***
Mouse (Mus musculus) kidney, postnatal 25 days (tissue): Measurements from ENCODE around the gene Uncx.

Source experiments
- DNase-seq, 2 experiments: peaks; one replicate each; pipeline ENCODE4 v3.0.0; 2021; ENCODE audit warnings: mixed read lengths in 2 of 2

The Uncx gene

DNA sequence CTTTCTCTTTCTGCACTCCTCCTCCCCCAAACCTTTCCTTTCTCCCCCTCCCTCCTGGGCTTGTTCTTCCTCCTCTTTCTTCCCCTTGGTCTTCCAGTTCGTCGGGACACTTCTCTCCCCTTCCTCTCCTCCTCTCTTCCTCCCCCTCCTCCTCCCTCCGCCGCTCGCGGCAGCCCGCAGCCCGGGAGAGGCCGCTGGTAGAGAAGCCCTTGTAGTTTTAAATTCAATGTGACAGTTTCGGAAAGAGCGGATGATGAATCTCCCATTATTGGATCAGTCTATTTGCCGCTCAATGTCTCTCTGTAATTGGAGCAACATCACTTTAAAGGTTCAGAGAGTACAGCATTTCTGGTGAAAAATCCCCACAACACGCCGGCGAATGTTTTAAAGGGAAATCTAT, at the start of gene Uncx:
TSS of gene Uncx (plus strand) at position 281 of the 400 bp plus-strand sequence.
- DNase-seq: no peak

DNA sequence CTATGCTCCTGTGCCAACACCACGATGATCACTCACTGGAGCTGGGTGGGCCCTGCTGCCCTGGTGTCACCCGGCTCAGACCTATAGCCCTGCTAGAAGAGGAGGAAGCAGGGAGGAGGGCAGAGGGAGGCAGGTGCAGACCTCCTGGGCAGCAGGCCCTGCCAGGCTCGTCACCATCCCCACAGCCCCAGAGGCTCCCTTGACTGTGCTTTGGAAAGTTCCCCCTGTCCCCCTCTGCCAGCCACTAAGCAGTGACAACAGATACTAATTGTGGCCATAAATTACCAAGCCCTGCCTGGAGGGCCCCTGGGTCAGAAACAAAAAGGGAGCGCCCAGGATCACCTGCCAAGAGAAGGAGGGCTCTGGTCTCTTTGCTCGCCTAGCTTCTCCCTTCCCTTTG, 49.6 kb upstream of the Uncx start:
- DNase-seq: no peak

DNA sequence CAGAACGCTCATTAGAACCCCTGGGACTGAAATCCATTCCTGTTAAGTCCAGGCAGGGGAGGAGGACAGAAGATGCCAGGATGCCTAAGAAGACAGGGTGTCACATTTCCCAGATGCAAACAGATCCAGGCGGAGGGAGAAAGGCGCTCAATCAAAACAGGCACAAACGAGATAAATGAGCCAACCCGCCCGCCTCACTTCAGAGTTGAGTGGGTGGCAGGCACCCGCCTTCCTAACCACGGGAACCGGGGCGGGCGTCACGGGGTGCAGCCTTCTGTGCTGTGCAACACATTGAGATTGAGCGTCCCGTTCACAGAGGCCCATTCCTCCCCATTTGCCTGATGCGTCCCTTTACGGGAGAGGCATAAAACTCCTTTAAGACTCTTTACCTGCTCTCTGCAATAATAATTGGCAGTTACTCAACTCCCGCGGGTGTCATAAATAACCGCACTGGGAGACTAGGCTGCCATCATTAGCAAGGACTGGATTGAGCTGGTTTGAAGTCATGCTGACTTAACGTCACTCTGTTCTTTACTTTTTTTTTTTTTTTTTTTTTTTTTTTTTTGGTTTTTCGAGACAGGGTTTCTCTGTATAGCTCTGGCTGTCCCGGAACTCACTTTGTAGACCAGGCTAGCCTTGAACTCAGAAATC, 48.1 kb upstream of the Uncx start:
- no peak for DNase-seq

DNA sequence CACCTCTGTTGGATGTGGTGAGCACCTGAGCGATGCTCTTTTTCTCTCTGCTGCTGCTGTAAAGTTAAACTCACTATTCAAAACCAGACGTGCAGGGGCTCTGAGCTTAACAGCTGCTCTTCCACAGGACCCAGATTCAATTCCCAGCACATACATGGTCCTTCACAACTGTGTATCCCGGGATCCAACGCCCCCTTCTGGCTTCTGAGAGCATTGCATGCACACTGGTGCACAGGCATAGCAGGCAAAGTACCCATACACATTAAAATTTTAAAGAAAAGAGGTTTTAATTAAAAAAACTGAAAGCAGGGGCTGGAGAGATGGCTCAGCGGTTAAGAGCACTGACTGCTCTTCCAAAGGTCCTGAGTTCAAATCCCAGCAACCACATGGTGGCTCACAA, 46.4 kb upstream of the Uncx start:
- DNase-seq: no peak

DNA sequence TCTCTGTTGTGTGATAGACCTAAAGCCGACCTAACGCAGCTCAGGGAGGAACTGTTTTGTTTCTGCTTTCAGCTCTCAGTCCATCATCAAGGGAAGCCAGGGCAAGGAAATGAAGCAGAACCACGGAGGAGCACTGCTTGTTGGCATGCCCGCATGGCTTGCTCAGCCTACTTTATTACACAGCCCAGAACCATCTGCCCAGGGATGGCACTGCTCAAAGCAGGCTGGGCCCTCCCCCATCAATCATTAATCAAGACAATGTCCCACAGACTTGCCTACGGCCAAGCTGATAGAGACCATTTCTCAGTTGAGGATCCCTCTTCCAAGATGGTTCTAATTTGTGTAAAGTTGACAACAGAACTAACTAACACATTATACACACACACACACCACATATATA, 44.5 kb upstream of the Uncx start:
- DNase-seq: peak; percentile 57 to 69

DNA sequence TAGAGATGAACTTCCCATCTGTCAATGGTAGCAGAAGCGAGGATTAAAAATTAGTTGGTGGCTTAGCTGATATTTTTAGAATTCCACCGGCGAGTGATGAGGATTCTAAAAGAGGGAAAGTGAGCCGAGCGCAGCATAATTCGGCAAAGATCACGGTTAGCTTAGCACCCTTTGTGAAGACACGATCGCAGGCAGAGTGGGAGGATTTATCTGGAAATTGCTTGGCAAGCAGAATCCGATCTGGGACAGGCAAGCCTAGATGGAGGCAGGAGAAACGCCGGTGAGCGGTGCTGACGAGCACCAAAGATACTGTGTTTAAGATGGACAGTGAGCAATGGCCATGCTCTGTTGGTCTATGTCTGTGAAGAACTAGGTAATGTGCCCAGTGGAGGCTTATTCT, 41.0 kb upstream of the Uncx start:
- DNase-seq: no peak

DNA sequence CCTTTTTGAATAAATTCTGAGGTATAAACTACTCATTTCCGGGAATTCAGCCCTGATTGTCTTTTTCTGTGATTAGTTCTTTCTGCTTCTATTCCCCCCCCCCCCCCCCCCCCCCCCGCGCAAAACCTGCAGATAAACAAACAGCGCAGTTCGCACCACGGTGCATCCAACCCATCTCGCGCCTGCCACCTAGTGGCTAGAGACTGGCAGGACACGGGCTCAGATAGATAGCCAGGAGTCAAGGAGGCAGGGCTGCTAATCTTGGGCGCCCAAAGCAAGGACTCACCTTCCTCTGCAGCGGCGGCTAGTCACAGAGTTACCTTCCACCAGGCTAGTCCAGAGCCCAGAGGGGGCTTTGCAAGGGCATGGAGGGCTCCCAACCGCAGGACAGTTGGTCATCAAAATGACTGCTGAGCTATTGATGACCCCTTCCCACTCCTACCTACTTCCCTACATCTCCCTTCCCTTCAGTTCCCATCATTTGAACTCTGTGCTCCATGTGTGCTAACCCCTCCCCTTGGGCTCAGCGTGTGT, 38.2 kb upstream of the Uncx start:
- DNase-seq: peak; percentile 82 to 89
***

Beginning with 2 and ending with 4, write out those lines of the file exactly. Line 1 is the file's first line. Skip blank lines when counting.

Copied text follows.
Source experiments
- DNase-seq, 2 experiments: peaks; one replicate each; pipeline ENCODE4 v3.0.0; 2021; ENCODE audit warnings: mixed read lengths in 2 of 2

The Uncx gene